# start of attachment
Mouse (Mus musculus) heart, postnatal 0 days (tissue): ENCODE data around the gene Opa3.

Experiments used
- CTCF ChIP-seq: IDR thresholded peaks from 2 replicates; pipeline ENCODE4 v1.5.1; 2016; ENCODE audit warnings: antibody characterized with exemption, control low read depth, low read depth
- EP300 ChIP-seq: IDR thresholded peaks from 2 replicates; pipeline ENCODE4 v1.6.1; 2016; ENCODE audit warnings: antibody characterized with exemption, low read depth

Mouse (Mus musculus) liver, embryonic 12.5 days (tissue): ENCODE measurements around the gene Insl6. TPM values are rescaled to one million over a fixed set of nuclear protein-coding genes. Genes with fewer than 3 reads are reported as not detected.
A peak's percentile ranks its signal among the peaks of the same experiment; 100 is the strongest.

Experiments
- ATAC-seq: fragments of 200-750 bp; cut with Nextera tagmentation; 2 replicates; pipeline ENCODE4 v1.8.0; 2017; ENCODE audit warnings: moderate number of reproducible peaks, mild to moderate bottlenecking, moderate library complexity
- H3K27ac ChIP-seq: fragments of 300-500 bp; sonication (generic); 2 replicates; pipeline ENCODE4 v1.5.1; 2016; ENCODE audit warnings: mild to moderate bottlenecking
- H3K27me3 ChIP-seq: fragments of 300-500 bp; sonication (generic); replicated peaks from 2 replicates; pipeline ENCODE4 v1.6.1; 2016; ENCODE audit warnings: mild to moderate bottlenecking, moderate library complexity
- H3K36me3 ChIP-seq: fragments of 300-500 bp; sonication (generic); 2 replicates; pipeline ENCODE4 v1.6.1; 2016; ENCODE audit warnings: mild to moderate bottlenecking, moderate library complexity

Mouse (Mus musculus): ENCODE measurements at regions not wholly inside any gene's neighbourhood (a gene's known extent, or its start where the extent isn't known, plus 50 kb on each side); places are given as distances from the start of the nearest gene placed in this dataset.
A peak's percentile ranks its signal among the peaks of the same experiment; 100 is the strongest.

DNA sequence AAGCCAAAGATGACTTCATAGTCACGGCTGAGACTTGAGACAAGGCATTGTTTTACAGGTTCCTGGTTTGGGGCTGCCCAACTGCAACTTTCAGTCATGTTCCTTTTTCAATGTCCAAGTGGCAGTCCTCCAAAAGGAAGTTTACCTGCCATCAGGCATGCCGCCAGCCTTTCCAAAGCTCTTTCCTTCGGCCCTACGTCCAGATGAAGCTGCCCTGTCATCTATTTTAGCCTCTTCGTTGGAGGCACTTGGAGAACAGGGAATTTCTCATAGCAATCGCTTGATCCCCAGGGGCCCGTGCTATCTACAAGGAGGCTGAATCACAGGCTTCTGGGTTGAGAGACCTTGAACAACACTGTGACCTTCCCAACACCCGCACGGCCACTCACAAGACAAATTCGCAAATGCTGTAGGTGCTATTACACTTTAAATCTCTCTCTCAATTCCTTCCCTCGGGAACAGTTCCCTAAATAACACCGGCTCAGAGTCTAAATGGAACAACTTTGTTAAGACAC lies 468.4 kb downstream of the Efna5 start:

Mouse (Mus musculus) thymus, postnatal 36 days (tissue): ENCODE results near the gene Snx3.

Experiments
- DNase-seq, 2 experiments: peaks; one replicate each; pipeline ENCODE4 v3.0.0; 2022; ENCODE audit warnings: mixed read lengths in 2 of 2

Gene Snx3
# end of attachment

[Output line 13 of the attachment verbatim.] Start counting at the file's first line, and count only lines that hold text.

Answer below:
A peak's percentile ranks its signal among the peaks of the same experiment; 100 is the strongest.